Tens of thousands of Koreans are giving up the urban grind for a more bucolic lifestyle. The numbers have exploded just in the last decade. We meet a couple that decided to give up their city ways to start a larva farm. (This piece first aired on Aug. 3, 2015 on All Things Considered.)
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Now to a major shift underway in South Korea - the country has an overwhelmingly urban population. More than 80 percent of people live in cities. In the last few years, that has started to change. Tens of thousands of South Koreans are relocating to the countryside each year. Here's NPR's Ari Shapiro with this encore presentation.
ARI SHAPIRO, BYLINE: Kim Pil-Gi left his construction job in Seoul three months ago to spend his days handling grubs - squirming, writhing beetle larva.
Wow. Those are the grubs.
Each one's about as fat as my thumb. He sits at a tray, happily sorting them by size.
KIM PIL-GI: (Through interpreter) At the construction company, a lot of the time I'd wake up at 6 in the morning and work all night through to the next day. That was really hard for me.
SHAPIRO: Life in South Korean cities is intense. Until a decade ago, a six-day work week was the norm. Out here in the countryside, these larva live in dirt in big plastic bins in climate-controlled rooms. The construction worker's father, Kim Jin-Suk, left a marketing job in Seoul to start this farm.
KIM JIN-SUK: (Through interpreter) In the city, you're always running short of time because you're trying to get rich. In the countryside, I find that I have more time for myself.
SHAPIRO: This just happens to be lucrative, too. A pound of dried larva powder sells for more than $400. The mother, Choi Young-Sik, gently places her hand on the writhing mass. She spent her career working for the government.
CHOI YOUNG-SIK: (Through interpreter) If you look at them as money, they're pretty and cute, and you love them.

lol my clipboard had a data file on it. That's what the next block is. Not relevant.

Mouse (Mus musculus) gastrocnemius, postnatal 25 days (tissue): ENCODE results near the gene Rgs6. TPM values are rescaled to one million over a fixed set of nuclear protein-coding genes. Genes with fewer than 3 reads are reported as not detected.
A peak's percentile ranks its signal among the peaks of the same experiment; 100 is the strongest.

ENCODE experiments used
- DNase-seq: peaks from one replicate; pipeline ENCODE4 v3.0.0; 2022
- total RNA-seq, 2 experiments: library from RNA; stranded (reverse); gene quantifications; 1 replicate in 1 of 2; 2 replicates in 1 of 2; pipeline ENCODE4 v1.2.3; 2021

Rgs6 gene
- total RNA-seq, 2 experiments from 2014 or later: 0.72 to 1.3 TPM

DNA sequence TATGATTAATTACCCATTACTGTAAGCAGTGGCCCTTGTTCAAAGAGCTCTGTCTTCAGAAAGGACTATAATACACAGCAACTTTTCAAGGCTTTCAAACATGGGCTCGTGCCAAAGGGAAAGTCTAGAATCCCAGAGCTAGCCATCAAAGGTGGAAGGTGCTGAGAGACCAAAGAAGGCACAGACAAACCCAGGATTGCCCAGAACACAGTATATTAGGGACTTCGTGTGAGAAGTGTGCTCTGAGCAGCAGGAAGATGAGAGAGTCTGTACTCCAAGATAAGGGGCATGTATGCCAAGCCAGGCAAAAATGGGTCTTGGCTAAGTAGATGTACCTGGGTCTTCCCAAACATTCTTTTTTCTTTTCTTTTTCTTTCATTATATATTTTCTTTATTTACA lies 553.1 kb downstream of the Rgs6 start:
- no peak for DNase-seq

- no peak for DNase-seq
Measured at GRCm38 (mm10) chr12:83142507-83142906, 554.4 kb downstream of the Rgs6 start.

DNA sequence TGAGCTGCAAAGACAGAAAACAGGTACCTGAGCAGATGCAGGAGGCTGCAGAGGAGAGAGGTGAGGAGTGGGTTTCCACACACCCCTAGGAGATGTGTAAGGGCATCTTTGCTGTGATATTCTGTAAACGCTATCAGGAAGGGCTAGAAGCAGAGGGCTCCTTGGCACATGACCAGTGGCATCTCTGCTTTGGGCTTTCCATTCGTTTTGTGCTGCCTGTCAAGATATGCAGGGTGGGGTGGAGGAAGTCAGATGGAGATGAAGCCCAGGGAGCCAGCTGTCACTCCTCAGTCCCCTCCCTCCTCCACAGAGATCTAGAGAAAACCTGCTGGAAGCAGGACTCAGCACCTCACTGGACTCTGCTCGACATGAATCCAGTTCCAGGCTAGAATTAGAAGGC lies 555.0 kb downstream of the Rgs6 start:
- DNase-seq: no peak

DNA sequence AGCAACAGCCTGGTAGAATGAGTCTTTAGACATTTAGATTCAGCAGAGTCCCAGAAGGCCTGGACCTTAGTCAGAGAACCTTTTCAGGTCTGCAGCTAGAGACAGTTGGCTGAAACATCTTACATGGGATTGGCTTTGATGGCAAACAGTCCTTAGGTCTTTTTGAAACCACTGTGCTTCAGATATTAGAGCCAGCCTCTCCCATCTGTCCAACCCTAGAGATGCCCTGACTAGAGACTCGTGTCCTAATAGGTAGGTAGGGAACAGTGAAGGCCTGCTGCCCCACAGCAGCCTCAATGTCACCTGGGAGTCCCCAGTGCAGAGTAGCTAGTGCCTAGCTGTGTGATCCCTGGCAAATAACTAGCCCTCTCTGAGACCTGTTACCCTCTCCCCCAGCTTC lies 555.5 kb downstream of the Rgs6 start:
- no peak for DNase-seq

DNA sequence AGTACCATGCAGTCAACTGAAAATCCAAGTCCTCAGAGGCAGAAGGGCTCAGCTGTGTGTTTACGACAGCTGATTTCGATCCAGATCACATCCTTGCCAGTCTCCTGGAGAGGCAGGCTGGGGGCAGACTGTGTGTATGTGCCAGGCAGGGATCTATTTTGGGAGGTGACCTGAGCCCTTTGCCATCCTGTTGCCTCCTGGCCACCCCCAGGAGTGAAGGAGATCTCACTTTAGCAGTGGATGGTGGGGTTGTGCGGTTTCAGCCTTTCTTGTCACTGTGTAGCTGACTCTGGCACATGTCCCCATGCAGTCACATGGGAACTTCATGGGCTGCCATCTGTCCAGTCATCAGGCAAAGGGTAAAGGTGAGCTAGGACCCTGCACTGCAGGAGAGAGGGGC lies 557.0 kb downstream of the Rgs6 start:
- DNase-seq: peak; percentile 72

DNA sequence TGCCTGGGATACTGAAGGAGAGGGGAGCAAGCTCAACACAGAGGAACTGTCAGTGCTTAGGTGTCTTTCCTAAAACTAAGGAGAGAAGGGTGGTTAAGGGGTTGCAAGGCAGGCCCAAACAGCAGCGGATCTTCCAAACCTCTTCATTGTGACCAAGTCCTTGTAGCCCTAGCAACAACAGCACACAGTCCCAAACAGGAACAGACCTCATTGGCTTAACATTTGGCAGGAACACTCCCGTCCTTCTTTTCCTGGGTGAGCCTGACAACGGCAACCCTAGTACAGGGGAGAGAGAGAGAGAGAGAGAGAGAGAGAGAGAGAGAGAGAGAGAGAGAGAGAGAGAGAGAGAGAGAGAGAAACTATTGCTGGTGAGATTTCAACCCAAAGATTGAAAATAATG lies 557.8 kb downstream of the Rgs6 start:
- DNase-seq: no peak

SHAPIRO: People use these grubs in traditional medicine, powdered or juiced. They say it cures hangovers, clears your skin, improves your kidney and liver functions.
You've just opened a plastic Ziploc bag, and inside is a brown powder that, you know, looks like it could be fertilizer or coffee grounds. But this is the grub powder.
She asks if I'd like to taste. I need to stall for time. Let's bring in an analyst.
CHOE SANG-HEON: (Speaking Korean).
SHAPIRO: Choe Sang-Heon is a horticulture professor at Cheonan Yonam University. He says in the last year, 45,000 South Korean households have moved from the city to the countryside, and the numbers are increasing dramatically.
SANG-HEON: (Speaking Korean).
SHAPIRO: To him, this trend shows that there is something out of balance with Korean society.
SANG-HEON: (Speaking Korean).
SHAPIRO: Unlike Europe and other developed nations, Korea developed incredibly quickly, he says. This makes people exhausted and resentful. They don't necessarily want to be part of collective society working like a machine. You don't see this trend as much in other parts of the world, he says. You don't see it in Europe or Japan.
In Korean, the trend of moving to the countryside is called guinong. I spoke by phone with one man who left the city to raise purple heirloom carrots and with a woman named Kim Hyun Hee who took her family out of Seoul to farm omija berries. They're used in a popular drink.
KIM HYUN HEE: (Through interpreter) And that's why we came to the countryside. We wanted our kids to be close to nature, and we also wanted to live a life that's environmentally friendly.
SHAPIRO: Of course, the people I visited in person did not raise carrots or berries. It's time to taste these grubs.
So I have this spoonful of powdered grubs and a cup full of water. And I'm just going to eat it, and it'll help my liver and my kidneys. Here we go - bottoms up. You know, the truth is it tastes really nutty. It's almost like brewer's yeast.
That's the protein, the mother says. For this family, the move to the countryside has been a win-win. Not only do they live in a beautiful valley surrounded by mountains and trees, they also earn $300,000 a year, and they have plans to double their output in the years ahead. You can take the man out of the rat race. It's a lot harder to take the rat race out of the man. Ari Shapiro, NPR News, in Gangwon Province, South Korea. Transcript provided by NPR, Copyright NPR.